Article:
Remember, this is the Labour Party. The Party of Keir Hardie, of Nye Bevan and of Clement Attlee. Those men would be turning in their graves if they saw what this manipulative and regressive cabal led by Ed Miliband and Ed Balls has become.

The Labour Party. Party of the Poor? Words truly fail me.

Tuesday, 20 September 2011

22 Days in May - A Major Lib Dem Concession

A few days ago I took ownership of David Laws' account of the negotiations following from the 2010 General Election result. It's a fascinating read (I'm about 1/3 of the way through) and I'd recommend people add it to their lists. My favourite exchange between the negotiating parties is one I hadn't seen in most other reviews of the account. I hope the publishers don't mind if I reproduce the following section (p117-118):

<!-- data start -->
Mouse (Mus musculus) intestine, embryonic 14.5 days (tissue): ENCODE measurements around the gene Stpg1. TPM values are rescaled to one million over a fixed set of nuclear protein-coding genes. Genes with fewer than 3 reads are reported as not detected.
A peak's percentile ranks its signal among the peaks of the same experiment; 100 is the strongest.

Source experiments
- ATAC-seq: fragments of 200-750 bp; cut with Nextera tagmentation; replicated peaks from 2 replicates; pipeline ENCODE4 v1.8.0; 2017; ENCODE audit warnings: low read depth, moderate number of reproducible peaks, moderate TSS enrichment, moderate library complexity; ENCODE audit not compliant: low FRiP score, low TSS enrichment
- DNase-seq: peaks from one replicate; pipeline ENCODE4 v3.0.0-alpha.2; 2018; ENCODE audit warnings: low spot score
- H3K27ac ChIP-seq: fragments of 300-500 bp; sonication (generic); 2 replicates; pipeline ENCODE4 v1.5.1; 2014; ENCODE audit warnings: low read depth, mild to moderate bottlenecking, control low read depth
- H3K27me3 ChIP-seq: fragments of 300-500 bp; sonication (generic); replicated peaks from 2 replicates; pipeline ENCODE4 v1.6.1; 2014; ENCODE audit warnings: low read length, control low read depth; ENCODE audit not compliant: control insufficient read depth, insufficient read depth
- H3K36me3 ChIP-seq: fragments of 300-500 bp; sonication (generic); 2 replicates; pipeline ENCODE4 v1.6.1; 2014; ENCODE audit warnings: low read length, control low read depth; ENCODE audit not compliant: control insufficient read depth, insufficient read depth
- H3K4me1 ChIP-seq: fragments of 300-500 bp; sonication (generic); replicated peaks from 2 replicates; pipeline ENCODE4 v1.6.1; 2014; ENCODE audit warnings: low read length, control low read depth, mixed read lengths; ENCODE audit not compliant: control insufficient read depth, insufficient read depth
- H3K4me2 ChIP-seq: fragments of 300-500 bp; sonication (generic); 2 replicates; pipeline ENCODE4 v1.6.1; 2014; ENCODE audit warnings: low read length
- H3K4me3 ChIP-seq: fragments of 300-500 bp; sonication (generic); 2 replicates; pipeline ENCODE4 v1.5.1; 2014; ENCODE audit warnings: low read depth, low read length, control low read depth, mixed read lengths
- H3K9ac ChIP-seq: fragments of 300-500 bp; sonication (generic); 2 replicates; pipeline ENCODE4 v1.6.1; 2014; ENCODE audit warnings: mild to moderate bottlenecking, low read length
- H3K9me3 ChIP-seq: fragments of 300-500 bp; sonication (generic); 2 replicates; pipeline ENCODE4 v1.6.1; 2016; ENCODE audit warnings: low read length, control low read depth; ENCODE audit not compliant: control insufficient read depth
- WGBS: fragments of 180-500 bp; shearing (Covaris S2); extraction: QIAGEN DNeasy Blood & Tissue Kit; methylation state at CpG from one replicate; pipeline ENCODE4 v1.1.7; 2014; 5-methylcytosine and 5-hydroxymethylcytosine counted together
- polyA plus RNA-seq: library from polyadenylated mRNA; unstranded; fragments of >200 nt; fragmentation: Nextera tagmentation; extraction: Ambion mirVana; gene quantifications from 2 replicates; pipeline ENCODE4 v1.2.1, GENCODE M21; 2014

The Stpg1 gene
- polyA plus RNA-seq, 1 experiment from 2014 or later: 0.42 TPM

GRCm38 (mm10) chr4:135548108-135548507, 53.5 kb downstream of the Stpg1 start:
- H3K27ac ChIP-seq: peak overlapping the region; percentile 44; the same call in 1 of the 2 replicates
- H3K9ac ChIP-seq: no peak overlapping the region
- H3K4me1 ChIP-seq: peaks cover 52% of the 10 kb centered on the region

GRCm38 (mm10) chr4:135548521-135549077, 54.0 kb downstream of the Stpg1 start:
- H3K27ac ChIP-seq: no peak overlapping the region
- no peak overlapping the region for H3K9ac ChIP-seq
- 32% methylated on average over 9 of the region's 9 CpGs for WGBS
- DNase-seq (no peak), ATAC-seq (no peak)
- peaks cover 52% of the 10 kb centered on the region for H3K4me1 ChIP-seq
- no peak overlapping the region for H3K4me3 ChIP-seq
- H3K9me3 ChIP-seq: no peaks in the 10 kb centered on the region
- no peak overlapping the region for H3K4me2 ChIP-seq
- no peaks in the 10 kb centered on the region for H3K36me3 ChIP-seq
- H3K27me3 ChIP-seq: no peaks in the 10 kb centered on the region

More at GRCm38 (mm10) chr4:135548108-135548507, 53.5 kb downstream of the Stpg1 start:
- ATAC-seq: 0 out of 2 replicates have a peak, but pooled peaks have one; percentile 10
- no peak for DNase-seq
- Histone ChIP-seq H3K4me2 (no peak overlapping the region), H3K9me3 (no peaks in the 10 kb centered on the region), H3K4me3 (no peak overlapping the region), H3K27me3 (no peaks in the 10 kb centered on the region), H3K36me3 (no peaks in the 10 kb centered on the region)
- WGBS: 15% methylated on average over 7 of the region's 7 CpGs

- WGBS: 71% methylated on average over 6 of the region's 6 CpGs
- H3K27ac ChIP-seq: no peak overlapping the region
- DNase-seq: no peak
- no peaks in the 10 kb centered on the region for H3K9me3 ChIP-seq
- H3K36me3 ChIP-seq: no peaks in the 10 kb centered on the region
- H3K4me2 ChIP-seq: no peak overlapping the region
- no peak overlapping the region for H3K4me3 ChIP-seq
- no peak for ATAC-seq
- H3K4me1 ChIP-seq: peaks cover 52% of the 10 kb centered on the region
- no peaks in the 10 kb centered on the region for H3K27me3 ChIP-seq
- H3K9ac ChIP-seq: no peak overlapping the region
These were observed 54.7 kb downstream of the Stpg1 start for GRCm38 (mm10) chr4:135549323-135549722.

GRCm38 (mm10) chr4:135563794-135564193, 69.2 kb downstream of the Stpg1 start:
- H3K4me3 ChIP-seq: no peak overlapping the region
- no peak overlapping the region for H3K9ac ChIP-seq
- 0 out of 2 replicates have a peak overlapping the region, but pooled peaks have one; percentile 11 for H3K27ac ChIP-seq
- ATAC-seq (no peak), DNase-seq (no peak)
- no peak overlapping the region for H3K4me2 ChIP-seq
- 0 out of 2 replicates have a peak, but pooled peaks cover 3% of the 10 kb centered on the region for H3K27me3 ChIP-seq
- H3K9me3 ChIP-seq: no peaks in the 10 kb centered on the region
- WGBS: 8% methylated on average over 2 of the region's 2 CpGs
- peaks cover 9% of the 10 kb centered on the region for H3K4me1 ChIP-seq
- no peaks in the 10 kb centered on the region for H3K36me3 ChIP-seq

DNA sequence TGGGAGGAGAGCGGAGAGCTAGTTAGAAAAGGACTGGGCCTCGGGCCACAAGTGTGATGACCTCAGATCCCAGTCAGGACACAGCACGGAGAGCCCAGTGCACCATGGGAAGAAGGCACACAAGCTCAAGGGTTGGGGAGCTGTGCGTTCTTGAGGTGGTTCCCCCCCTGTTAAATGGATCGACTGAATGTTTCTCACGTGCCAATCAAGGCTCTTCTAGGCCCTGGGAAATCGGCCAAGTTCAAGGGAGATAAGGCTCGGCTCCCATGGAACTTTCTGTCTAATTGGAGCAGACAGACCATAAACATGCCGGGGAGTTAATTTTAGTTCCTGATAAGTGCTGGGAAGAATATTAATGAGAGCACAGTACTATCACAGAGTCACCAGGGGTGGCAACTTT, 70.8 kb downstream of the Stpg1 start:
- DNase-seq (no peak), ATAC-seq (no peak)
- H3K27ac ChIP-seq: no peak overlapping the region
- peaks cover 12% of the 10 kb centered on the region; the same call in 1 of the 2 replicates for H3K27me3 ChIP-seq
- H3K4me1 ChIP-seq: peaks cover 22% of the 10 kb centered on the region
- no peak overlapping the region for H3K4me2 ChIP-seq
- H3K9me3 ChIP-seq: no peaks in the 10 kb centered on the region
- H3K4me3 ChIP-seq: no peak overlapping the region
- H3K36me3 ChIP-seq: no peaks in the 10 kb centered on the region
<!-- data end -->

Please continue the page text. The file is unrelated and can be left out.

"We paused briefly to consider the issue of what we should say about Britain joining the euro. 'It will not surprise you to know that we are opposed to this," said George Osborne. Chris Huhne, a former MEP and euro enthusiast smiled, and said, 'Well. We have met none of the criteria for convergence, so this is not really an issue.' I shouted out 'Hurrah!', as I have never been a big fan of Britain joining the euro, and have never thought that there was the slightest chance of the British people supporting the euro in a referendum. Andrew Stunell lent forward and said to the Conservative team: 'I hope you realise that this is a very big Lib Dem concession!' We all laughed."
Some other interesting parts include some of the lessons learned from Coalition negotiating strategy in Scotland, with David Laws having been involved in the 1999 talks. It was a curious contrast of Labour's strategy in those talks, where they faced deadlock for about 4 days on a number of key policy differences before relenting, as opposed to desperately scrambling towards Lib Dem positions without the credibility of numbers in the lobby to back them in 2010. What was more intriguing was the way the impasse over the AV referendum was dealt with; being referred up to Cameron and Clegg to discuss so as not to compromise progress on other policy negotiations.

Sunday, 18 September 2011

Summer's Over - Back to Uni